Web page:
Business Lending: Acceptable Security Types for Securing Finance
When it comes to securing business finance, lenders often require borrowers to provide some form of security as a safeguard against potential losses. In this comprehensive guide, we will explore the various types of security commonly used in business lending, focusing on property, equipment, and business assets. We will also discuss general security agreements, guarantees, and indemnities, shedding light on best practices for effectively structuring and securing commercial finance.
Property as Security
One of the most common forms of security is property. By registering a mortgage on real property, borrowers provide lenders with a statutory charge on the land or interest, ensuring the protection of the lender’s capital.
Property security is typically supported by personal and directors’ guarantees. Additionally, a General Security Agreement (GSA) may be established to cover the borrowing entity and affiliated entities contributing to loan serviceability.
Types of Property as Security:
Utilizing a residential property as collateral for a business loan can offer borrowers access to more favorable terms.
Commercial properties can be broadly classified as standard or non-standard. Standard commercial properties, such as offices, warehouses, factories, and retail premises, are generally preferred by lenders and provide more lending options.
Specialized Commercial Property
Specialized commercial properties, including accommodation facilities (motels, hotels, caravan parks), aged care facilities, child care facilities, and farms, pose higher risks to credit providers due to their narrower market availability upon exit.
Equipment as Security
In addition to property, businesses can also use equipment as collateral for financing. The terms of asset finance depend on the expected useful life and valuation of the asset. Credit providers mostly prefer non-specialized assets that can be easily liquidated.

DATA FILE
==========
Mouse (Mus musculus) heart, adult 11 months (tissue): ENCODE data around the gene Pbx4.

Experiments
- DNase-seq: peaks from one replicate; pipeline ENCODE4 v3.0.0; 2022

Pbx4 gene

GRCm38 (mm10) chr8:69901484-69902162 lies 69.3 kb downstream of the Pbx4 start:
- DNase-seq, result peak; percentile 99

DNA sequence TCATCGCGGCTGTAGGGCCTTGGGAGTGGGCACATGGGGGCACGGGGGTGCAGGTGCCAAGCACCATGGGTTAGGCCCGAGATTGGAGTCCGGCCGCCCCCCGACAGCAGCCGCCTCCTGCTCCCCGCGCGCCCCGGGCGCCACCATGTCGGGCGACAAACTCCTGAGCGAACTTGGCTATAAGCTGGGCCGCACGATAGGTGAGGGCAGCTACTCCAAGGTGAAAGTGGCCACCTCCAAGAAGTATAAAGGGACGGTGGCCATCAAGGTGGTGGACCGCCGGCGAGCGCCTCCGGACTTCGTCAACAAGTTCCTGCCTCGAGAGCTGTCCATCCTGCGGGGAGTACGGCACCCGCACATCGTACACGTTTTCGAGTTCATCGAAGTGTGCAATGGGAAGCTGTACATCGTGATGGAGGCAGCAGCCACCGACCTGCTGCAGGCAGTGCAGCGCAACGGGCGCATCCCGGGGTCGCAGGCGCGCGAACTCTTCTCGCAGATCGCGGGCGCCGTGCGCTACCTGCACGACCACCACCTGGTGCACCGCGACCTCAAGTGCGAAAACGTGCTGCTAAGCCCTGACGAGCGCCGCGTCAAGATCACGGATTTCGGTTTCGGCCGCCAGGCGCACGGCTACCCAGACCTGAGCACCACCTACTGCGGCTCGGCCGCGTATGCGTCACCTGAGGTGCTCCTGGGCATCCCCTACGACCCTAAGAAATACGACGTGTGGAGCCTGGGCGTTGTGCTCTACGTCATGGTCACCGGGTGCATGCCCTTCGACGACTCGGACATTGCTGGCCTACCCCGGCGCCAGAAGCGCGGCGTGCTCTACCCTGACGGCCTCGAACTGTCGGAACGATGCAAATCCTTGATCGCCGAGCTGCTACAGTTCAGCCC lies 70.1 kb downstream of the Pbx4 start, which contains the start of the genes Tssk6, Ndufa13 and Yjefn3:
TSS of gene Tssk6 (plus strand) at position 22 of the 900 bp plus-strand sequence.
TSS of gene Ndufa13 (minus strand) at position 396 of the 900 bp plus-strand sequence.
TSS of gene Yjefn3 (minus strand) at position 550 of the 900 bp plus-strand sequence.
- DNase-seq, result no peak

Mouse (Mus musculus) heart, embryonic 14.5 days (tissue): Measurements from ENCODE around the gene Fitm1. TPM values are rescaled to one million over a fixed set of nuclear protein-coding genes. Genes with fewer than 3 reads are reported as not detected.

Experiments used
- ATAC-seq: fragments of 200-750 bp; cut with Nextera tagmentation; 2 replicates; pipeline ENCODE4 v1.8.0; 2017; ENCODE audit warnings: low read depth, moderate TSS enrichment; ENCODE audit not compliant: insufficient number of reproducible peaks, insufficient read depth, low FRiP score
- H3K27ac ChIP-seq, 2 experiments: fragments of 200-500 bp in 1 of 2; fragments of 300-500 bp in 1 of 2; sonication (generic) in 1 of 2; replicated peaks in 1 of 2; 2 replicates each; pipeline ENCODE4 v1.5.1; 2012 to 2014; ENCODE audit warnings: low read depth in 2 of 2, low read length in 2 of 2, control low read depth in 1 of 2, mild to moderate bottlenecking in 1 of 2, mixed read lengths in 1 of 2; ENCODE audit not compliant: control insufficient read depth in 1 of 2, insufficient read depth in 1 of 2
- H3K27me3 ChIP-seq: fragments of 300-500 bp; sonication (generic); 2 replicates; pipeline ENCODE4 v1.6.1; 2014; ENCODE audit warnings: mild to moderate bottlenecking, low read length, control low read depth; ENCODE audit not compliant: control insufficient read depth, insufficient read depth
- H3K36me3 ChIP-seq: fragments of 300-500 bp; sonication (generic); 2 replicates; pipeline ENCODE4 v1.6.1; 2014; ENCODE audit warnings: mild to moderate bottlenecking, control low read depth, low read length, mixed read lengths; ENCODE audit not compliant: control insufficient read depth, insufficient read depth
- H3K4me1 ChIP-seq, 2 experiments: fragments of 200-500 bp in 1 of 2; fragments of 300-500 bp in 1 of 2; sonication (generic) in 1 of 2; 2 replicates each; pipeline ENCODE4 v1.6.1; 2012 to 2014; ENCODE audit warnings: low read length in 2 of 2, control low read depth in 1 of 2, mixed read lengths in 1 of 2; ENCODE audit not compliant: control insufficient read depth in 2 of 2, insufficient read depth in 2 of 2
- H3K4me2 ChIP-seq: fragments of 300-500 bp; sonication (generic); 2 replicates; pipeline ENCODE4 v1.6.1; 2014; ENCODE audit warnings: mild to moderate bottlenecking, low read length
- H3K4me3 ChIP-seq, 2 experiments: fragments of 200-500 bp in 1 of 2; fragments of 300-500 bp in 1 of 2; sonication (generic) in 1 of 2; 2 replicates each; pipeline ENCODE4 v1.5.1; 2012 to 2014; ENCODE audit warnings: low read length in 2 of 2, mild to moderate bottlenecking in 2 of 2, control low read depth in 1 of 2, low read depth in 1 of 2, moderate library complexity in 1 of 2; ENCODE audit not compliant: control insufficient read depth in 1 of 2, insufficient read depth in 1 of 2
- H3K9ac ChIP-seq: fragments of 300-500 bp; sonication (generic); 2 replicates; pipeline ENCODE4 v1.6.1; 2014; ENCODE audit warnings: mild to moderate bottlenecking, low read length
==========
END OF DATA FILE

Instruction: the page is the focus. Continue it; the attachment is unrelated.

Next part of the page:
Funding arrangements for business equipment include finance leases, commercial hire-purchase, chattel mortgage, and rental agreements.
Business as Security – Cash Flow Lending
Obtaining business security, also known as “Cash Flow Lending,” can be more challenging, especially for small businesses. However, businesses with strong balance sheets and future cash flows may be eligible for lending facilities without providing property or cash as security.
General Security Agreements (GSA) & Personal Property Securities Register (PPSR)
A General Security Agreement (GSA) can be used to secure borrowing without property collateral, demonstrating a business’s performance and processes that set them apart.
The Personal Property Securities Act 2009 (PPSA) regulates security interests in personal property, and the Personal Property Securities Register (PPSR) is the registry for such interests. The requirements include a GSA covering general assets and a specific security agreement for designated goods.
Guarantees & Indemnities
Individuals who support the borrowing entity are often required to provide personal guarantees and indemnities. These guarantees mean that personal assets are potentially at risk. Lenders may require a certificate of independent legal advice for each individual guarantor.
Financial Position & Background Assessment
Lenders typically assess the personal financial position of borrowers and guarantors, as well as their industry experience. The capital accumulated by individuals indirectly reflects their business experience, and the borrower’s capital base, can help mitigate poor business performance. Lenders often request completed Asset & Liability Statements to evaluate the ability to fulfil obligations.
Understanding the different types of security available in business lending is crucial for effectively structuring and securing commercial finance. By utilizing property, equipment, or business assets as collateral, borrowers can access favorable loan terms.
Additionally, general security agreements, guarantees, and indemnities provide additional layers of protection. Assessing personal financial positions and industry experience is essential for lenders to evaluate the borrower’s ability to meet obligations. Consult with professionals to discuss your specific security needs and secure the finance you require.
To learn more about structuring and securing commercial finance, and to discuss your specific security needs, book a meeting with us here.
Disclaimer: The information provided in this blog is for educational purposes only and should not be considered financial advice. Always consult with a professional financial advisor or lender for specific lending decisions.